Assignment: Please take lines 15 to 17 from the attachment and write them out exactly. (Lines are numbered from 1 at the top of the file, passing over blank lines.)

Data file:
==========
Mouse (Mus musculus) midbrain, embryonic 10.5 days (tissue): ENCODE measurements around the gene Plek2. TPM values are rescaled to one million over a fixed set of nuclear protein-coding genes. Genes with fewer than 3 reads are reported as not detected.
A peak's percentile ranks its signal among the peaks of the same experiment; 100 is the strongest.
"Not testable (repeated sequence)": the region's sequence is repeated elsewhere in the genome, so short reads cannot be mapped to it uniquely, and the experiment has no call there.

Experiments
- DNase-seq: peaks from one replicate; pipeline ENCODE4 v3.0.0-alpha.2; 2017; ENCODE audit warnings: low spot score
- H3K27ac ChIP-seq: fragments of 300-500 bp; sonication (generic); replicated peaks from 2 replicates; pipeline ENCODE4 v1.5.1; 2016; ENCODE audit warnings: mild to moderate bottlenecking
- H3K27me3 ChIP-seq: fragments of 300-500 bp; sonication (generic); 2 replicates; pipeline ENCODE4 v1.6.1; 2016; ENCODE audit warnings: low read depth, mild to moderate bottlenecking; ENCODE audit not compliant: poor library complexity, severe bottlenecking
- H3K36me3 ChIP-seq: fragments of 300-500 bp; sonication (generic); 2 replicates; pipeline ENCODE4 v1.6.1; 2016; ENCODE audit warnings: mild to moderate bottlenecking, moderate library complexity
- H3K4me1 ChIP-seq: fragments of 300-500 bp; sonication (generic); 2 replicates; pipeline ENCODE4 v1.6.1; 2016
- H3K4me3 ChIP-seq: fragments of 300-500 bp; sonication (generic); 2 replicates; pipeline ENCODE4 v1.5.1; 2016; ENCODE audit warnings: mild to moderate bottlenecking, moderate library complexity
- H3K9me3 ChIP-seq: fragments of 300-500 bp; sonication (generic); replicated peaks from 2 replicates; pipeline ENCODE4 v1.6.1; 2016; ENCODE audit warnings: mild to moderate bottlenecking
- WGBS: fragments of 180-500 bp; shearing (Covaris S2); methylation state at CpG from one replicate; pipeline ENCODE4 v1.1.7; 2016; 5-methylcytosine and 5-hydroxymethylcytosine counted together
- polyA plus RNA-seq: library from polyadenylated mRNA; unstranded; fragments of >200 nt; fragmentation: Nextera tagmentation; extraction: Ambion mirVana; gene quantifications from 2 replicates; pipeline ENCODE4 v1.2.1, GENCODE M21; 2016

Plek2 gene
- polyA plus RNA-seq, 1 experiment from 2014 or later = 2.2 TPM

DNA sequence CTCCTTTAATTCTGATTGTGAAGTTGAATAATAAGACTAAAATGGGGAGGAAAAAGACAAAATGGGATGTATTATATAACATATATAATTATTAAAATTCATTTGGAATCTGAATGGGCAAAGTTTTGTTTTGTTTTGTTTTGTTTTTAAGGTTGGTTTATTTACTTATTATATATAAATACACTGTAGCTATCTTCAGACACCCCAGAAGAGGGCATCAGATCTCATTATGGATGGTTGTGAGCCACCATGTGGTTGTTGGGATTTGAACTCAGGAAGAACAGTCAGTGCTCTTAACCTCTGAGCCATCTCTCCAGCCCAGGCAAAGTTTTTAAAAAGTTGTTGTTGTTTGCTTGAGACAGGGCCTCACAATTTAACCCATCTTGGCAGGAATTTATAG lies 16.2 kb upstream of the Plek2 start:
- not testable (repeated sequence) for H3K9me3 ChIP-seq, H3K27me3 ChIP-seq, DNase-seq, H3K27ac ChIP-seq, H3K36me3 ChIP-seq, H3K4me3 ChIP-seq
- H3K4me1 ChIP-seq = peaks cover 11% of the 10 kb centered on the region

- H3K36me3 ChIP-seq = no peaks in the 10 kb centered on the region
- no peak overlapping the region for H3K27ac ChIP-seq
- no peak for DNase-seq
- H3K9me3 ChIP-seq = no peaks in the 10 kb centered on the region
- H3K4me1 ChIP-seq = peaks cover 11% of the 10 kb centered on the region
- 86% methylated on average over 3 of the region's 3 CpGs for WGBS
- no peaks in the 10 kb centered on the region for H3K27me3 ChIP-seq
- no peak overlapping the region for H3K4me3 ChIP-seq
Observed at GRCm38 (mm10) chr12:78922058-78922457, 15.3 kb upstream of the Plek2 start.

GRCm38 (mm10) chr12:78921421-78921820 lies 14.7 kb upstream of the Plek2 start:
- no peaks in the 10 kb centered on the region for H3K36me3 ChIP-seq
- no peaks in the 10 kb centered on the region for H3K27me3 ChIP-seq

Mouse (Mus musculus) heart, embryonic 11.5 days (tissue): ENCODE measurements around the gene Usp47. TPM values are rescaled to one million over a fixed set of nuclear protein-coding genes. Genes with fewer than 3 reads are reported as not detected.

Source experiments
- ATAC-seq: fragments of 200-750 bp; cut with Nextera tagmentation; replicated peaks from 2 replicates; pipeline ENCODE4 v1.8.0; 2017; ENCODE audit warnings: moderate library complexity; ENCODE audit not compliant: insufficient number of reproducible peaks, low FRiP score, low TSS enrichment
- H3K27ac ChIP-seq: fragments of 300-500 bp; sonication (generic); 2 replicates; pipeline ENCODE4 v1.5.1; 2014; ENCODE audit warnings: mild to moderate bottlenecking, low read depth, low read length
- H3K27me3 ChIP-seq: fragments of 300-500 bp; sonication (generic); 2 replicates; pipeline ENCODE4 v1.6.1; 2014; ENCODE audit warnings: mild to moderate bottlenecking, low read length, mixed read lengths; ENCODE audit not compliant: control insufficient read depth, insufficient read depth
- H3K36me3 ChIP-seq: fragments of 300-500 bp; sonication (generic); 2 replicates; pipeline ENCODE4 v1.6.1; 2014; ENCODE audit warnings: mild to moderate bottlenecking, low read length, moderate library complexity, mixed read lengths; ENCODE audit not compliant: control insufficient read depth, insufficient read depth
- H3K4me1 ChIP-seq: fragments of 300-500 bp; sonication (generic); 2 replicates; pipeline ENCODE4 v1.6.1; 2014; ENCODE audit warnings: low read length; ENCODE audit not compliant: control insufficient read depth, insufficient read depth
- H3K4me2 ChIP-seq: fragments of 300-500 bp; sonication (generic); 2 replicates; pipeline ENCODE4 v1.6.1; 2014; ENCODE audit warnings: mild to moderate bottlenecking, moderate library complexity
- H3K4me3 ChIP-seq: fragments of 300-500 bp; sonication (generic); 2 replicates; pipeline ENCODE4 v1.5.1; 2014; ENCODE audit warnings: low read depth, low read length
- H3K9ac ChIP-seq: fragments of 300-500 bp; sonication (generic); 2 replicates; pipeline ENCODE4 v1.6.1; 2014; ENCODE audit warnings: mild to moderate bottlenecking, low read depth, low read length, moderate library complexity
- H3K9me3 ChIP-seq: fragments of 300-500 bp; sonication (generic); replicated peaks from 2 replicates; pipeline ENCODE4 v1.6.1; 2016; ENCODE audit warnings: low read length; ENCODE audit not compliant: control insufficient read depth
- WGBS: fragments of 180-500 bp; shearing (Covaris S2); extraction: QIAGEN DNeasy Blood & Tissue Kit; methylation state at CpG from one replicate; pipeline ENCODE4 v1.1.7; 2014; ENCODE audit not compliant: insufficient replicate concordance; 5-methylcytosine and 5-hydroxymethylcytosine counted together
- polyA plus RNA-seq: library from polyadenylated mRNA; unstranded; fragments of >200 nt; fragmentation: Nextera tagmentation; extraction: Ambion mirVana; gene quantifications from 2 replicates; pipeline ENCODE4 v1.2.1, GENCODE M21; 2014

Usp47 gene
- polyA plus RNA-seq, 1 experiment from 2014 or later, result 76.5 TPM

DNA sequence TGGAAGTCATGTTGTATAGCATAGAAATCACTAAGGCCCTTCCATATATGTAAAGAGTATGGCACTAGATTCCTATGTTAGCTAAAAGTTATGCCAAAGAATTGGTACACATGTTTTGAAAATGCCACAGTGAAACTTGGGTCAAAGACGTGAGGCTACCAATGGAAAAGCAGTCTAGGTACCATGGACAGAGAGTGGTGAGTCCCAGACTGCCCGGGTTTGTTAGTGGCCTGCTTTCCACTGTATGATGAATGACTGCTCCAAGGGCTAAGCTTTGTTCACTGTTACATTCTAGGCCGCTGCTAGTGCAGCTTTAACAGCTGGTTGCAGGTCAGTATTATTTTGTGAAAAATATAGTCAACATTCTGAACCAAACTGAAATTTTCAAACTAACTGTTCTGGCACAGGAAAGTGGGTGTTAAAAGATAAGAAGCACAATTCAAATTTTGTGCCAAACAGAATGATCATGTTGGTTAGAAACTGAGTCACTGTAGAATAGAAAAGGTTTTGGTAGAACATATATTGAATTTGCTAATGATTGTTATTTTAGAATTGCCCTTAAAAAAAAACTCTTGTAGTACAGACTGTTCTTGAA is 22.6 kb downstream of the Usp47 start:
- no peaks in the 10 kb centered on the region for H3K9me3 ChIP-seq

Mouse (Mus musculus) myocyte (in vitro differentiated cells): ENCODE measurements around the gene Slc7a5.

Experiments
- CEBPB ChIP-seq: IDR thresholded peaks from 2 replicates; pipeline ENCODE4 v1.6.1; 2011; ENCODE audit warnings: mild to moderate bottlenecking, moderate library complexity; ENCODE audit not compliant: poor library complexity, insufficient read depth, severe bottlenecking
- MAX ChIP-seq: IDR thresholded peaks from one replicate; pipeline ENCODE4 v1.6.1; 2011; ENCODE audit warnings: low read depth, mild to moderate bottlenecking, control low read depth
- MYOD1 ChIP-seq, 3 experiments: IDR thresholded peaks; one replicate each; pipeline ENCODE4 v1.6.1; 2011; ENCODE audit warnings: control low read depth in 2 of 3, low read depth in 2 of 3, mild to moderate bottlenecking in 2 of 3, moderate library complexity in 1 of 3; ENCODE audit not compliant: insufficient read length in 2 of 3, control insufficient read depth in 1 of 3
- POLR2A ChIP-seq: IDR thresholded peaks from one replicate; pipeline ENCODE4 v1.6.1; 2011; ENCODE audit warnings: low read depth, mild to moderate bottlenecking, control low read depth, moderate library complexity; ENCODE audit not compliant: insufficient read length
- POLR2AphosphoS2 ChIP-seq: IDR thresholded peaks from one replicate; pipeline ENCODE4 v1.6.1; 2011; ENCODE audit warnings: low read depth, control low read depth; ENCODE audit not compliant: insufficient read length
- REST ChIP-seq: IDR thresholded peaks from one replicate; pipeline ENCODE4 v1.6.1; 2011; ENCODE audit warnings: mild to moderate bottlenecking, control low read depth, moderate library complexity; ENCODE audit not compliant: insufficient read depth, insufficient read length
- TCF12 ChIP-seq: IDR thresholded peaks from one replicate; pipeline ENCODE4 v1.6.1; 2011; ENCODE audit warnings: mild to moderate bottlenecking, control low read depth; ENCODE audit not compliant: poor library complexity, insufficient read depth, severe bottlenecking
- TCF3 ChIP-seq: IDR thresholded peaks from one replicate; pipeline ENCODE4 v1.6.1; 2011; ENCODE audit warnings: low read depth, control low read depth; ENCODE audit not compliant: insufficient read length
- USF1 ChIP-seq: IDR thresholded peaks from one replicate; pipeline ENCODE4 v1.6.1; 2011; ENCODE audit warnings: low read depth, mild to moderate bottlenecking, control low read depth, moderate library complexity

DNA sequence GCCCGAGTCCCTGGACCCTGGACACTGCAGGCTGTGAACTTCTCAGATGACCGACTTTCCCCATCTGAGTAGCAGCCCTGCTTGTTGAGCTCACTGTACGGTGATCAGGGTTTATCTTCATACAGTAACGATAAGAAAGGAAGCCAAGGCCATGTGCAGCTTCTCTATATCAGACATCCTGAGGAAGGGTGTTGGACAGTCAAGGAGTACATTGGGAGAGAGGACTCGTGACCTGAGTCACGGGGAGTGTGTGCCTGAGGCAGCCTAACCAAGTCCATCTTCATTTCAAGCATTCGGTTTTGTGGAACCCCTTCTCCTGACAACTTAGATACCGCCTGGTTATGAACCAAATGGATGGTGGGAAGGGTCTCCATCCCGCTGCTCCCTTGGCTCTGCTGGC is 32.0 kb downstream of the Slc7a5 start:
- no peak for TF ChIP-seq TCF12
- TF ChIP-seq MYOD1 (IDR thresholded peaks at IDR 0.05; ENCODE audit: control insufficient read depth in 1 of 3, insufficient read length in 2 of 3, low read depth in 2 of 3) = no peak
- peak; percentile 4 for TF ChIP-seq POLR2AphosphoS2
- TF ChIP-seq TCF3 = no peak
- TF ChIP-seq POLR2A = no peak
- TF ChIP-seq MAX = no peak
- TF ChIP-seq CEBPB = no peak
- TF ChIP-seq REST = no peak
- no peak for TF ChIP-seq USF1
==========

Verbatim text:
- polyA plus RNA-seq, 1 experiment from 2014 or later = 2.2 TPM

DNA sequence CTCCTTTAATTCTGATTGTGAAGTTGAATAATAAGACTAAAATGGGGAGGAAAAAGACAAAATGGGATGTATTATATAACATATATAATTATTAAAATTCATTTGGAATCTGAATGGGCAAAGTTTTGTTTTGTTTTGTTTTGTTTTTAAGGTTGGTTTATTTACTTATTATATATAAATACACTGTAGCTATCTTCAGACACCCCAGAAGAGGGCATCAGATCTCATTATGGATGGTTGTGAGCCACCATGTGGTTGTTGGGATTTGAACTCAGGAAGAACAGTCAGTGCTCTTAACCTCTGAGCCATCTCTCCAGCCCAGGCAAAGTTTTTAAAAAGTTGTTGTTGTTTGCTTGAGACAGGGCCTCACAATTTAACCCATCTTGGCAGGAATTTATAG lies 16.2 kb upstream of the Plek2 start:
- not testable (repeated sequence) for H3K9me3 ChIP-seq, H3K27me3 ChIP-seq, DNase-seq, H3K27ac ChIP-seq, H3K36me3 ChIP-seq, H3K4me3 ChIP-seq